Measurements of carbon-14 in plant tissues help to reduce uncertainties in predictions of an ecosystem carbon cycle simulation model.
This study compared three carbon cycle simulation models which differed in their representation of how trees allocate carbon to growth vs. storage. Carbon isotopes were used as tracers in the model, allowing quantification of the age and transit time of carbon through the system, and providing new insights into the temporal dynamics of carbon allocation by plants.
The age and transit time of carbon cycling through ecosystems (which can be measured using 14C), serve as important diagnostics of model structure and could largely help to reduce uncertainties in model predictions.
Trees store carbohydrates, in the form of sugars and starch, as reserves to be used to power both future growth as well as to support day-to-day metabolic functions. These reserves are particularly important in the context of how trees cope with disturbance and stress—for example, as related to pest outbreaks, wind or ice damage, and extreme climate events. How quickly these reserves are used and replaced—i.e., their age—was assessed using carbon isotope analysis (14C). The isotope data were used to test and improve computer simulation models of carbon flow through forest ecosystems, with a focus on the mathematical representation of stored carbon reserves. The age of C in different pools, and the overall transit time of C through the system, were used as diagnostics to assess how different carbon allocation schemes influence rates of C cycling. The different model structures did not influence how much C was stored in the system at the conclusion of the model run, but they did result in large differences in age and transit time distributions. The inclusion of two storage compartments resulted in the prediction of a system mean age that was 7-10 years older than in the models with one or no storage compartments. These results suggest that ages and transit times, which can be indirectly measured using isotopic tracers, serve as important diagnostics of model structure and could largely help to reduce uncertainties in model structure and model predictions.
Contacts (BER PM)
Daniel Stover SC-23.1
Professor Andrew Richardson
Northern Arizona University, Center for Ecosystem Science and Society and School of Informatics, Computing and Cyber Systems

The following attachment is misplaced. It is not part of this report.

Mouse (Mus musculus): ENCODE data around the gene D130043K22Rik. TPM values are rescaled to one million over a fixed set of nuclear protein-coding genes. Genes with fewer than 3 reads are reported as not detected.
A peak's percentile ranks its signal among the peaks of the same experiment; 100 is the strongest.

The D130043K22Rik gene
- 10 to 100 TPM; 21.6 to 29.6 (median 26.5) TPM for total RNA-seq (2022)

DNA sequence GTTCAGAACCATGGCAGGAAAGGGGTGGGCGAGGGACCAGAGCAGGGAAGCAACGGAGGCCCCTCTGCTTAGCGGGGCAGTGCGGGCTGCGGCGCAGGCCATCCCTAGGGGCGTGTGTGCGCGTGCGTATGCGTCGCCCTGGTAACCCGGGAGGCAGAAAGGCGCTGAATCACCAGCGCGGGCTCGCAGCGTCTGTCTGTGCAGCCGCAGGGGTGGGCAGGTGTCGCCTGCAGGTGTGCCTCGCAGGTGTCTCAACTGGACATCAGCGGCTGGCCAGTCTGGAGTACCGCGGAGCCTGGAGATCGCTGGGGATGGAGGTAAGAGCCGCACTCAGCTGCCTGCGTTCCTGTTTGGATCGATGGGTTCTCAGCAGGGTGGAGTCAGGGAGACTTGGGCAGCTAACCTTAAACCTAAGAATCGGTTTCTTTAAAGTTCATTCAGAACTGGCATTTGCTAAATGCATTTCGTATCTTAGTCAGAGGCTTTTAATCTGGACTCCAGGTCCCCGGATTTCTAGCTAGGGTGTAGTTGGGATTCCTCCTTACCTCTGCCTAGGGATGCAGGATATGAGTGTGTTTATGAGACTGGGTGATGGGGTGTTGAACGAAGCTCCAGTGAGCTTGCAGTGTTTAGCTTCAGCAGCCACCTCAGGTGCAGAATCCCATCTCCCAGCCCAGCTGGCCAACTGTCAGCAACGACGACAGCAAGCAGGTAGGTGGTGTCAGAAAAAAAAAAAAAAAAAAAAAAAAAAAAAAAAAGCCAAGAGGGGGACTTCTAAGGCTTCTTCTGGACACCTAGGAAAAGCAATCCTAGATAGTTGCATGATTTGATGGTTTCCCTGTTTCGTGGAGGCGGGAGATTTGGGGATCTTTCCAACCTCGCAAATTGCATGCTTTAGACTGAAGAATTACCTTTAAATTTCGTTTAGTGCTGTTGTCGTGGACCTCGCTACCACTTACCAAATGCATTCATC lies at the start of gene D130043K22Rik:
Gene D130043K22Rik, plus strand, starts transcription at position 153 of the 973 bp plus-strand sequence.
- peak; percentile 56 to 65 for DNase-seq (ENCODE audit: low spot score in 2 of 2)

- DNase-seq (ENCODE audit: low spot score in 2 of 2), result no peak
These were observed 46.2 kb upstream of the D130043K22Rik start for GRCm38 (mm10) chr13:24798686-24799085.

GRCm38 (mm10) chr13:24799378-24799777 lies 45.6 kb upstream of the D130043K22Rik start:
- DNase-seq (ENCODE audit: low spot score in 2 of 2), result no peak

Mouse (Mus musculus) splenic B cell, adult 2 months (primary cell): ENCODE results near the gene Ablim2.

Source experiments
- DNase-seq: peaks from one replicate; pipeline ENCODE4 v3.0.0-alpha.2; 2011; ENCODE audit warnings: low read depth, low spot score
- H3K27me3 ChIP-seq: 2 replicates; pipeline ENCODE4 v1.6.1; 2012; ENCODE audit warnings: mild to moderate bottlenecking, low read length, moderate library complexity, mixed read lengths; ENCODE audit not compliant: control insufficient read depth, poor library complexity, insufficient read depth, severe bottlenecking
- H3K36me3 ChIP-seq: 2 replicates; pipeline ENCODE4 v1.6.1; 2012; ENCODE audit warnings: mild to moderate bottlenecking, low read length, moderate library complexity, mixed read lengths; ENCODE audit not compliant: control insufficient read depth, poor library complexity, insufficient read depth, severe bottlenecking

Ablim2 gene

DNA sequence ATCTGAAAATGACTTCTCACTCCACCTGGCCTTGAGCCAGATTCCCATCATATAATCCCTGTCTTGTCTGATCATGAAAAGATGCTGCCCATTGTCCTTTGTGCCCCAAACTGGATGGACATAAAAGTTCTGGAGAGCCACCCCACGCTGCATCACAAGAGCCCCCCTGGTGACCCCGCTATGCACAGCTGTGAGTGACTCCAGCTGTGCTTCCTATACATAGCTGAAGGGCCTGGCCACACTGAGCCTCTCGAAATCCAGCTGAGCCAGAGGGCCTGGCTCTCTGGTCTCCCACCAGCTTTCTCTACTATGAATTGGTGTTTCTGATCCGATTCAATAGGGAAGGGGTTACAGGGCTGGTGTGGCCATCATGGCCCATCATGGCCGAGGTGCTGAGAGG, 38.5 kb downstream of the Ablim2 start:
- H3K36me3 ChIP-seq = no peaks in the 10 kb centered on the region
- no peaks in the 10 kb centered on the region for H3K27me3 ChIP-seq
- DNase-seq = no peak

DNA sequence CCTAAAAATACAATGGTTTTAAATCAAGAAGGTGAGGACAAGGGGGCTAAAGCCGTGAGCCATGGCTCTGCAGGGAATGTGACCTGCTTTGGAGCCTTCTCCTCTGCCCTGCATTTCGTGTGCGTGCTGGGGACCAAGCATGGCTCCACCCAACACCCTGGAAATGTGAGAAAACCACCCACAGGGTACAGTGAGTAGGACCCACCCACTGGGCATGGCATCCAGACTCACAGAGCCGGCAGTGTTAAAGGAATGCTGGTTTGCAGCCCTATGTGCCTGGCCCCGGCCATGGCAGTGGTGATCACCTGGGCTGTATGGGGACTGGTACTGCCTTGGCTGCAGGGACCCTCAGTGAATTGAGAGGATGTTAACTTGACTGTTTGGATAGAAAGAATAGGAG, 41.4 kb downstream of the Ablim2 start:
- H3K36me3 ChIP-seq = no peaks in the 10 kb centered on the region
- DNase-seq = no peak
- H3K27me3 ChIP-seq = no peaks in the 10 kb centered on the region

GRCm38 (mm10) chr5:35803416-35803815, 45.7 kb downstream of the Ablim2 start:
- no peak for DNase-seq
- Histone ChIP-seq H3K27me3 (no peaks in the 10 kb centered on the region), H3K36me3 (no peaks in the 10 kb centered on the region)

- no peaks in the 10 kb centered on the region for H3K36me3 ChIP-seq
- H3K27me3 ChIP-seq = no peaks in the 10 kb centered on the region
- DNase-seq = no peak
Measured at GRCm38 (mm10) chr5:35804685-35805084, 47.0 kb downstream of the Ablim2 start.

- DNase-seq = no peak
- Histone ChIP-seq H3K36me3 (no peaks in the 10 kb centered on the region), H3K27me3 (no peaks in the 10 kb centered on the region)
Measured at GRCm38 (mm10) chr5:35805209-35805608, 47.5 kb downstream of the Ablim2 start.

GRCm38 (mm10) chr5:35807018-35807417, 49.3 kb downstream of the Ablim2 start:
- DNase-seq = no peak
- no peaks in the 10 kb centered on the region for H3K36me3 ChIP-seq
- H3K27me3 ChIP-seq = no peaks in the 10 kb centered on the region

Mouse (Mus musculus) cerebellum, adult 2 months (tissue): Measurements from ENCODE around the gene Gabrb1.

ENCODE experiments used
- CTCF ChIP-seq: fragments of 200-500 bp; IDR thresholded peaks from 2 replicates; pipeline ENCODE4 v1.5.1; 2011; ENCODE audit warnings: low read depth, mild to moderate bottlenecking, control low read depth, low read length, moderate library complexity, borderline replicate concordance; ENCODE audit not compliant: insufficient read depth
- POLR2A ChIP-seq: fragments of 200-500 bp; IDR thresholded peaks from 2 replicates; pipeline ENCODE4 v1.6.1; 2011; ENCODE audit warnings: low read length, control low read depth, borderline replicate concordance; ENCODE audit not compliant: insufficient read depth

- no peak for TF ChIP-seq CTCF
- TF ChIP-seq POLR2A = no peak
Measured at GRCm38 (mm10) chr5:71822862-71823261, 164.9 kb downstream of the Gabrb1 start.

Tel. 928 523 3049
This research is based upon work supported by the US Department of Energy (DOE), Office of Science, Office of Biological and Environmental Research.
Ceballos-Núñez, V., A.D. Richardson and C.A. Sierra. “Ages and transit times as important diagnostics of model performance for predicting carbon dynamics in terrestrial vegetation models.” Biogeosciences, 15(5),1607-1625 (2018). [DOI:10.5194/bg-15-1607-2018]
SC-23.1 Climate and Environmental Sciences Division, BER
BER supports basic research and scientific user facilities to advance DOE missions in energy and environment. More about BER
Mar 22, 2019
Improving Projections of Future Hydropower Changes in the Western United States
Integrated modeling system with a new, process-based hydropower module accounts for both electric [more...]
Mar 15, 2019
The River Runs Over, Around, and Through It: Accounting for Intensive Water Resource Management in a Semiarid Watershed
Integrated hydrological modeling of the Yakima River Basin. The Science Increasin [more...]
Feb 27, 2019
Regional Responses to Water Scarcity: Agriculture or Power?
Increases in water demand lead to different responses in different regions. The Science  [more...]
Feb 14, 2019
A Decade of CO2 Enrichment Stimulates Wood Growth by 30%
Synthesis of four long-term, DOE supported, CO2 enrichment experiments show that young te [more...]
Feb 13, 2019
When It Comes to the Circadian Clock, Proteins Can Have Their Own Rhythm
The most in-depth proteome study of its kind shows rhythmic RNA is not essential for metabolic prote [more...]
List all highlights (possible long download time)